Race and the Literary Encounter: Black Literature from James Weldon Johnson to Percival Everett

By Lesley Larkin | Go to book overview

ONE
Unbinding the Double Audience

James Weldon Johnson

IN HIS JULY 1938 OBITUARY FOR JAMES WELDON JOHNSON, published in the prominent black newspaper the New York Age, Howard sociologist Kelly Miller charged the beloved author and political leader with having built his literary reputation by pandering to white readers. In Miller’s view, despite a mediocre and occasional literary oeuvre, Johnson achieved artistic distinction because his works avoided controversy and failed to challenge the “racial sensibility” of an overwhelmingly white audience. Johnson’s “fame,” Miller argued, “rest[ed] chiefly on the appraisal of white people.” Despite Johnson’s many civic accomplishments (which included his role as the first black executive secretary of the NAACP and an antilynching crusade), Miller faulted Johnson for molding his art to the expectations and preferences of white readers.1

Miller’s critique of Johnson is but one moment in a century of debates among black writers about how best to represent black life to a majority white readership. Just a few months earlier, Richard Wright described Zora Neale Hurston’s Their Eyes Were Watching God as a literary minstrel show, writing, “Miss Hurston voluntarily continues in her novel the tradition which was forced upon the Negro in the theater, that is, the minstrel technique that makes the ‘white folks’ laugh” (17). And just over a decade later, James Baldwin accused Bigger Thomas, the protagonist of Richard Wright’s Native Son, of being a “descendant” of Uncle Tom (21). For her part, Hurston accused the publishing industry of refusing to publish works that did not conform to preconceived stereotypes and faulted white readers for having little curiosity about middle-class black people (“What”).

-33-

Notes for this page

Add a new note
If you are trying to select text to create highlights or citations, remember that you must now click or tap on the first word, and then click or tap on the last word.
One moment ...
Default project is now your active project.
Project items
Notes
Cite this page

Cited page

Style
Citations are available only to our active members.
Buy instant access to cite pages or passages in MLA 8, MLA 7, APA and Chicago citation styles.

(Einhorn, 1992, p. 25)

(Einhorn 25)

(Einhorn 25)

1. Lois J. Einhorn, Abraham Lincoln, the Orator: Penetrating the Lincoln Legend (Westport, CT: Greenwood Press, 1992), 25, http://www.questia.com/read/27419298.

Note: primary sources have slightly different requirements for citation. Please see these guidelines for more information.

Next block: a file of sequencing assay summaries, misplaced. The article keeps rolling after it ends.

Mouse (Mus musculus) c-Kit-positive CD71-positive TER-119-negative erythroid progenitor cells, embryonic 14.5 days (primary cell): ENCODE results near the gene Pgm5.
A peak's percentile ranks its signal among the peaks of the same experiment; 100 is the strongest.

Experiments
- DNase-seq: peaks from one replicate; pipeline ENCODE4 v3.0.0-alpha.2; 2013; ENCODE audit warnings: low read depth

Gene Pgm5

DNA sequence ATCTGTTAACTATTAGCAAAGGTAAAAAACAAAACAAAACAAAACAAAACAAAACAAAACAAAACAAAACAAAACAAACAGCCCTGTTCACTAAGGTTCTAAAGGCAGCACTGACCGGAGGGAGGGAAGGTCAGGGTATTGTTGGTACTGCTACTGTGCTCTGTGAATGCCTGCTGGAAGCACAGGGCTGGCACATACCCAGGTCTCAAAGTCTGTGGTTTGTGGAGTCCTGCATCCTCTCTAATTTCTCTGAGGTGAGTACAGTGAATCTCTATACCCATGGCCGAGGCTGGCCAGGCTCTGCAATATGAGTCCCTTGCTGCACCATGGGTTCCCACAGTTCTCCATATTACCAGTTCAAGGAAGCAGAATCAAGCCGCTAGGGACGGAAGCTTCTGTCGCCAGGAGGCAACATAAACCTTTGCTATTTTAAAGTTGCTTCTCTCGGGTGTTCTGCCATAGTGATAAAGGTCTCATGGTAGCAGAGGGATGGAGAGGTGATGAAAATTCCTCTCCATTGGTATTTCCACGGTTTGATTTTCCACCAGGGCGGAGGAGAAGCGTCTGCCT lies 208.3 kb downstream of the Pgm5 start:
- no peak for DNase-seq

Cited page

Bookmark this page
Race and the Literary Encounter: Black Literature from James Weldon Johnson to Percival Everett
Table of contents

Table of contents

  • Blacks in the Diaspora ii
  • Title Page iii
  • Contents vii
  • Acknowledgments ix
  • Introduction - Scenes of Reading, Scenes of Racialization- Modern and Contemporary Black Literature 3
  • One - Unbinding the Double Audience 33
  • Two - Speakerly Reading 65
  • Three - Close Reading "You" 93
  • Four - Erasing Precious 125
  • Five - Reading and Being Read 165
  • Epilogue - Toward a Theory and Pedagogy of Responsible Reading 191
  • Notes 215
  • Bibliography 245
  • Index 261
  • Blacks in the Diaspora 279
Settings

Settings

Typeface
Text size Smaller Larger Reset View mode
Search within

Search within this book

Look up

Look up a word

  • Dictionary
  • Thesaurus
Please submit a word or phrase above.
Print this page

Print this page

Why can't I print more than one page at a time?

Help
Full screen
Items saved from this book
  • Bookmarks
  • Highlights & Notes
  • Citations
/ 283

matching results for page

    Questia reader help

    How to highlight and cite specific passages

    1. Click or tap the first word you want to select.
    2. Click or tap the last word you want to select, and you’ll see everything in between get selected.
    3. You’ll then get a menu of options like creating a highlight or a citation from that passage of text.

    OK, got it!

    Cited passage

    Style
    Citations are available only to our active members.
    Buy instant access to cite pages or passages in MLA 8, MLA 7, APA and Chicago citation styles.

    "Portraying himself as an honest, ordinary person helped Lincoln identify with his audiences." (Einhorn, 1992, p. 25).

    "Portraying himself as an honest, ordinary person helped Lincoln identify with his audiences." (Einhorn 25)

    "Portraying himself as an honest, ordinary person helped Lincoln identify with his audiences." (Einhorn 25)

    "Portraying himself as an honest, ordinary person helped Lincoln identify with his audiences."1

    1. Lois J. Einhorn, Abraham Lincoln, the Orator: Penetrating the Lincoln Legend (Westport, CT: Greenwood Press, 1992), 25, http://www.questia.com/read/27419298.

    Cited passage

    Thanks for trying Questia!

    Please continue trying out our research tools, but please note, full functionality is available only to our active members.

    Your work will be lost once you leave this Web page.

    Buy instant access to save your work.

    Already a member? Log in now.

    Search by... Author
    Show... All Results Primary Sources Peer-reviewed

    Oops!

    An unknown error has occurred. Please click the button below to reload the page. If the problem persists, please try again in a little while.